Friends remember geology professor

Mariana Silva

Students raising funds for tree in her memory

Photo courtesy of the Geology Department.

Credit: DKS Editors

A war in her home country of Croatia, a battle with breast cancer and numerous other heath problems did not keep geology professor Ksenija Namjesnik-Dejanovic from leading a “life well-lived.”

Namjesnik-Dejanovic, 47, died Saturday at her home from heart complications after a 9-year battle with breast cancer.

Her friends and peers focused mostly on her life rather than her death.

“One of the greatest things about her is her example of personal courage,” said Don Palmer, graduate program coordinator who met Namjesnik-Dejanovic as a graduate student and worked with her until her last days at the university. “We were really lucky she came here.”

Namjesnik-Dejanovic was born in 1965 in Koprivnica, Republic of Croatia and moved close to her relatives in Ohio in 1994. Her move to the United States was preceded by completing her master’s degree in geochemistry from the University of Zagreb in Croatia.

Alison Smith, professor in the department of geology, said Namjesnik-Dejanovic came to the U.S. to get away from the Croatian War of Independence, fought from 1991 to 1995.

As a student at Kent State, Namjesnik-Dejanoivc was given the outstanding Ph.D. student award in 1998. She received her doctorate in applied geology from Kent State in 1999.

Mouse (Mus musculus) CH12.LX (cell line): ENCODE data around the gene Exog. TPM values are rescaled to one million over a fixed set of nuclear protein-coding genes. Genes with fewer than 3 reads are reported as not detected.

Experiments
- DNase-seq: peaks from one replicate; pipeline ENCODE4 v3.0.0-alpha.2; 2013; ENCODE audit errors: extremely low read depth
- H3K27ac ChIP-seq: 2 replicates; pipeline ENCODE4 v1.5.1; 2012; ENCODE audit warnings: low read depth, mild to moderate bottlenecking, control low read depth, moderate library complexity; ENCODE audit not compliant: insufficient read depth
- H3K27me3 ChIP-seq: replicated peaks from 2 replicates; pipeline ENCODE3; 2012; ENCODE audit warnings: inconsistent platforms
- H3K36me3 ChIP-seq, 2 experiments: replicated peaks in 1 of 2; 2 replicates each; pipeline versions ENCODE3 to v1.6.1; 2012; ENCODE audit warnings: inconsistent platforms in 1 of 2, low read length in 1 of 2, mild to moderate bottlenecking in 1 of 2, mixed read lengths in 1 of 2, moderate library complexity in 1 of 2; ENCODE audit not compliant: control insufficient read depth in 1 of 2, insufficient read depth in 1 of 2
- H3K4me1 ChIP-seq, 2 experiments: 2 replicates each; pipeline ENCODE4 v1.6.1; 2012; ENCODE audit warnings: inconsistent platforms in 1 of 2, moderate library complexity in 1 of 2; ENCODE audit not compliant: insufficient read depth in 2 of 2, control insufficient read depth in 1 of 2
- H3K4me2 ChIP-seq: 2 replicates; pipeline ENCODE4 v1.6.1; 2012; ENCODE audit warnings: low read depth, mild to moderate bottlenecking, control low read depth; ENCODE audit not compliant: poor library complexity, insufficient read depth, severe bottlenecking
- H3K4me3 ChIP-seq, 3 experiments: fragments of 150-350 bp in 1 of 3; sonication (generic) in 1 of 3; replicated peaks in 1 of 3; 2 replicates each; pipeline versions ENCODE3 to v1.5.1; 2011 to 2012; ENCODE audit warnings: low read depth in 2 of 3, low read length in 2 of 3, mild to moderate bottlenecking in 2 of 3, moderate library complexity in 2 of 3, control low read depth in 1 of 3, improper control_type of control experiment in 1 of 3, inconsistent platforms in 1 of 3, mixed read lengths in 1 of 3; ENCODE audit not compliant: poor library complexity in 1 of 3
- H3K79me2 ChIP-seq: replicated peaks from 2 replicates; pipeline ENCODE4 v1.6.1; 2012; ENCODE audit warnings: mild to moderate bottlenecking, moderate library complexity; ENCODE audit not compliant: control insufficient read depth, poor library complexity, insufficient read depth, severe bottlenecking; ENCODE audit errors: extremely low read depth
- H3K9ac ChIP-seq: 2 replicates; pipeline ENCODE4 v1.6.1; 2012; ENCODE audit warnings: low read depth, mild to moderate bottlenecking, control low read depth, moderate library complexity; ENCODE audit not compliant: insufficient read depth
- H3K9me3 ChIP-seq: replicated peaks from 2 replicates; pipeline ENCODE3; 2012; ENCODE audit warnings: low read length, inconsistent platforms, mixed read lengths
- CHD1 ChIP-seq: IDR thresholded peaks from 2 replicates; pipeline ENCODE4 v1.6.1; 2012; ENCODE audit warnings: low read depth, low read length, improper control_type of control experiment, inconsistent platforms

Her dissertation title was “Conformations of humic acids substances and their sorption to mineral surfaces,” one of her areas of expertise, which, according to Palmer, helped many others in the field.

In 2000, Namjesnik-Dejanovic joined the department of geology, where she worked as a part-time instructor and as a research scientist. She received the best teaching assistant award the same year.

Besides her courage and love for life, Namjesnik-Dejanovic was also known among her friends for her sense of humor and for her talent as a cook and a gardener.

“She did have magic hands, I tell you,” Palmer said.

Smith said everyone in the geology department would be rewarded with Namjesnik-Dejanovic’s baked goods, fresh organic vegetables and even fresh eggs from her own hens.

“You would get your mail in the box, and you would find a dozen eggs,” Smith said. “She lived her life very well, and we will really miss her.”

Geology students are raising funds to purchase and plant a tree in the memory of Namjesnik-Dejanovic. The tree will be planted near McGilvrey Hall, close to Namjesnik-Dejanovic’s students, peers and friends.

“That is great. Her mom will be really proud of her, and me too, ” said Mijo Dejanovic, Namjesnik-Dejanovic’s husband.

The students will choose between a Ginko and a Scholar tree as a symbolic memorial, geology major Tara Jonell said.

Namjesnik-Dejanovic’s memorial service will be tomorrow at the St. Ambrose Church in Garrettsville between 10 a.m. and noon, followed by a mass service.

Students interested in donating to Namjesnik-Dejanovic’s tree memorial may contact department of geology secretary Karen Smith at 330-672-2680.

Contact College of Arts and Sciences reporter Mariana Silva at [email protected].